by Kate Snider
Last summer, Kaysey participated with Girls on the Run, but found it hard to keep breathing during her workout. As she was running, her throat felt like it was closing up.
“It felt like I was breathing through a straw,” explained 11-year-old Kaysey Sterk. “I thought maybe it was asthma. I didn’t know if it [my throat] would ever open back up again.”
Her breathing got so bad she would have to stop running.
“I would walk,” said Kaysey. “If it was really bad, I would sit on the ground and just try to catch my breath.”
Luckily, her mom was her coach and saw this happening. After it happened 5 or 6 times, Kaysey’s mom took her to their doctor. The doctor diagnosed Kaysey with vocal cord dysfunction and referred her to Mary Free Bed’s Voice Program.
Kaysey wasn’t scared about her vocal cord dysfunction or about being sent to Mary Free Bed, but she remarked, “I had no idea if it was serious. My doctor said it wouldn’t kill me.”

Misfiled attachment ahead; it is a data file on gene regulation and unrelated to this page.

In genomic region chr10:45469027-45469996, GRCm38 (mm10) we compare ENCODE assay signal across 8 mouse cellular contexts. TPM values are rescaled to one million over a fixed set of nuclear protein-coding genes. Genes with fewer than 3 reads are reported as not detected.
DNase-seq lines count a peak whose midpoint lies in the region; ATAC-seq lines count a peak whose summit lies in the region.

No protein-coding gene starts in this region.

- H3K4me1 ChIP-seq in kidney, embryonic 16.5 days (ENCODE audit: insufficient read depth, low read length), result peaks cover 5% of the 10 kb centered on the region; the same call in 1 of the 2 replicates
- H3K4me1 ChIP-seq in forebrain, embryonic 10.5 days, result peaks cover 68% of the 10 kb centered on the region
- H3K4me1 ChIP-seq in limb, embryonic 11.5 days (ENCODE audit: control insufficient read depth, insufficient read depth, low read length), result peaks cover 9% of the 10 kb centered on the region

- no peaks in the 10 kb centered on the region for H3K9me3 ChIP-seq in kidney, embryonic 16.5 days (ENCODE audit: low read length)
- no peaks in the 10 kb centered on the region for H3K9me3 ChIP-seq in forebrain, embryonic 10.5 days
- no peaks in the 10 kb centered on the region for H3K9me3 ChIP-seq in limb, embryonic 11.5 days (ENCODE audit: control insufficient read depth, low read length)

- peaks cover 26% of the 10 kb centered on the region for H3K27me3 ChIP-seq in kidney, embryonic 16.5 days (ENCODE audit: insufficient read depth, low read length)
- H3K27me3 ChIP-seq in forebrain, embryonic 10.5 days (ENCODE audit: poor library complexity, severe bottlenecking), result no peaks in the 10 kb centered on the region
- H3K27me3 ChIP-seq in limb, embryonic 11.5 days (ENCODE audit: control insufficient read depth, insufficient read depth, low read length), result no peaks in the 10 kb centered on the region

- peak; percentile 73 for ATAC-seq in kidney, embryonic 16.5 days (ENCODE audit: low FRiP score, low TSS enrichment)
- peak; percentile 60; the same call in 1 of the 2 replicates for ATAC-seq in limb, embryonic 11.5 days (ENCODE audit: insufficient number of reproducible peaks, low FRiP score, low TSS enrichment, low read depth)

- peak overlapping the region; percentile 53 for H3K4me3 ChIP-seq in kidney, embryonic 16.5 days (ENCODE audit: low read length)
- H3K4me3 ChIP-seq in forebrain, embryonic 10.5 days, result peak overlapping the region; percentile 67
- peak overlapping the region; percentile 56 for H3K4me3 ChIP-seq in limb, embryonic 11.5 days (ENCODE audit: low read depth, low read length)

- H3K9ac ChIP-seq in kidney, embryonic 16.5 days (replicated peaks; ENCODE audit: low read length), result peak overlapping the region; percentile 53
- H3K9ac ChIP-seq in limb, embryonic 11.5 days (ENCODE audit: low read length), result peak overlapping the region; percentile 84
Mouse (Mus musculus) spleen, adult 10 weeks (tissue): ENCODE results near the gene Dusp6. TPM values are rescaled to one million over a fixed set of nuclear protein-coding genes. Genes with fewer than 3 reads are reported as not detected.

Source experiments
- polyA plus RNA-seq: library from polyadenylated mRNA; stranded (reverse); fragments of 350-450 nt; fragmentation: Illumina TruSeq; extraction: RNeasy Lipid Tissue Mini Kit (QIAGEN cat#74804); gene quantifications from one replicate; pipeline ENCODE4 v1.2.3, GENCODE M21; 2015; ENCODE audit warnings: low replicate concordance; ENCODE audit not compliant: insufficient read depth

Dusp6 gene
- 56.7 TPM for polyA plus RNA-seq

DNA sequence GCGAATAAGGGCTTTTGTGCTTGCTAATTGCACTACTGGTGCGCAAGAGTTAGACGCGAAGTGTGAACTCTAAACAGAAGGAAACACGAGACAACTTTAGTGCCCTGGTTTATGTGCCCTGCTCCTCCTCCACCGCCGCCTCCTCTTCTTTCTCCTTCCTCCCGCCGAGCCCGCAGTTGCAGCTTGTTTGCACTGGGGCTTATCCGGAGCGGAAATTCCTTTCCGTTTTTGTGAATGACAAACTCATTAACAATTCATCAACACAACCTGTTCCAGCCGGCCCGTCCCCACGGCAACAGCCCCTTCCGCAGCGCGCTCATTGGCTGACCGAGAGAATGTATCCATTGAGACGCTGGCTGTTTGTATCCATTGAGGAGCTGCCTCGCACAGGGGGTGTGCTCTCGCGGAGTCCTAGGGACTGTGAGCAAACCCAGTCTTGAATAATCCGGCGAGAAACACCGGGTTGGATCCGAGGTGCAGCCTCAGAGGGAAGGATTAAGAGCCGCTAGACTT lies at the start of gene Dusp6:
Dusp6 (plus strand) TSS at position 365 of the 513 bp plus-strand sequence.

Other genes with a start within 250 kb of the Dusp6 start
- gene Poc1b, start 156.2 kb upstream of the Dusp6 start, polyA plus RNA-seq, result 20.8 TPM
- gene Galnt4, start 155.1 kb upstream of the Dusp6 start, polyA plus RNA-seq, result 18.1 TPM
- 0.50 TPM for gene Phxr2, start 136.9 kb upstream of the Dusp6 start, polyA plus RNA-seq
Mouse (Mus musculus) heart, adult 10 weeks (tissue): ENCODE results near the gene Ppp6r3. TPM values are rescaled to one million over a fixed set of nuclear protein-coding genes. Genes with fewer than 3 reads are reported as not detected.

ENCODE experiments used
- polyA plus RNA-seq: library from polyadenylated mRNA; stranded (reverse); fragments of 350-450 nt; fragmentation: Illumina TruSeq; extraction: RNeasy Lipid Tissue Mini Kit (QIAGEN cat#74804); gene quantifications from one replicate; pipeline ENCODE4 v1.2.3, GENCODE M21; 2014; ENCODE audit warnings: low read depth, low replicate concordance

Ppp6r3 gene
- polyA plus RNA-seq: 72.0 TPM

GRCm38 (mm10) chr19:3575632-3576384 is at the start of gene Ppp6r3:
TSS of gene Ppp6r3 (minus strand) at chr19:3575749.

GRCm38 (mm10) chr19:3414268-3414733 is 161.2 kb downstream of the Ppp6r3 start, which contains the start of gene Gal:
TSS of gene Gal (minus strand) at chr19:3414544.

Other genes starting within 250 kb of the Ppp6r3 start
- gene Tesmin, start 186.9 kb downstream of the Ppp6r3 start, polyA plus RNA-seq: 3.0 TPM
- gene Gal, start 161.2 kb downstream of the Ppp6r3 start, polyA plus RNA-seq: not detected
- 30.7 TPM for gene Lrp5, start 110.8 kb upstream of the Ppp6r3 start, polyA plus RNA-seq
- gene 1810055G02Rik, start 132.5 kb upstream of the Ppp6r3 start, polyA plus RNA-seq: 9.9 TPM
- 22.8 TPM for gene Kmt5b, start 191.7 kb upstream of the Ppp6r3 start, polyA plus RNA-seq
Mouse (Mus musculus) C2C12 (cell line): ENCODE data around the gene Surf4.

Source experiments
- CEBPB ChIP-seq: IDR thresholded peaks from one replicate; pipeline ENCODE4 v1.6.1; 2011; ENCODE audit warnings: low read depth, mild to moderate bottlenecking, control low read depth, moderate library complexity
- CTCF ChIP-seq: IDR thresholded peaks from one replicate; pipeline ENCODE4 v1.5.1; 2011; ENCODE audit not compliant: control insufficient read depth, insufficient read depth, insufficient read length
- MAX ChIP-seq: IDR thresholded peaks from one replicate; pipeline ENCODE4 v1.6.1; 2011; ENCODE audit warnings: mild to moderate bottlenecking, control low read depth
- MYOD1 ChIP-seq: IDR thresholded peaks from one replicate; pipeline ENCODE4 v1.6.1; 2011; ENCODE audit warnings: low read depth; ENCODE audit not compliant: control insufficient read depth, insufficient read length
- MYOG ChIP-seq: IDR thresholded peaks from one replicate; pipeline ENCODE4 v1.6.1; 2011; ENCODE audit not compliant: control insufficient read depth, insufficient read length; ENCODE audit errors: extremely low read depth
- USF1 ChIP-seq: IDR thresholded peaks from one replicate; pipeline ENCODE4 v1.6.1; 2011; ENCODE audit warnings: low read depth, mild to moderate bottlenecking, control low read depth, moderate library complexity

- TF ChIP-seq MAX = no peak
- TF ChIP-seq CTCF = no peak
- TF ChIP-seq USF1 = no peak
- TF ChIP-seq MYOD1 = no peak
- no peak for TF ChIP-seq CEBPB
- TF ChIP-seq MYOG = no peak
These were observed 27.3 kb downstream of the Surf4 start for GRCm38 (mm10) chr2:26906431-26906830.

At Mary Free Bed she ran on a treadmill and her speech-language therapist asked her to explain what was happening in her throat as she ran. At first nothing happened. Then, after returning to Mary Free Bed a few times, her throat started closing up again, this time while she was running on the treadmill.
As soon as her throat started closing up, the voice specialists at Mary Free Bed put a scope down her throat. The scope recorded what was happening, and they showed Kaysey and her mom what her vocal cords were doing.
“Vocal cords are really small, and look like beaver teeth,” joked Kaysey, “I thought it was pretty cool because I had no idea what they looked like.”
The staff at Mary Free Bed taught her ways to open her throat up and coached her through the whole process. At Mary Free Bed, they kept asking her to run longer distances until she experienced her throat closing. Eventually, Kaysey worked through her throat closing to run 3.2 miles!
She still uses tricks learned at Mary Free Bed to open her throat, like making the “sh” sound and breathing in through her nose and out through mouth. She also learned not to panic when she felt her throat closing.
Kaysey said, “After running the 3.2 miles, it felt like a really big accomplishment!”
Things to know about voice and vocal cord disorders:
– Voice disorders can be brought on by stroke, aging, neurological conditions and overusing or misusing your voice, among other causes.
– Often, rest, relaxation, and breathing techniques take care of a lot of voice and vocal cord problems.
– Some vocal cord disorders don’t affect the voice, but do affect how you breathe.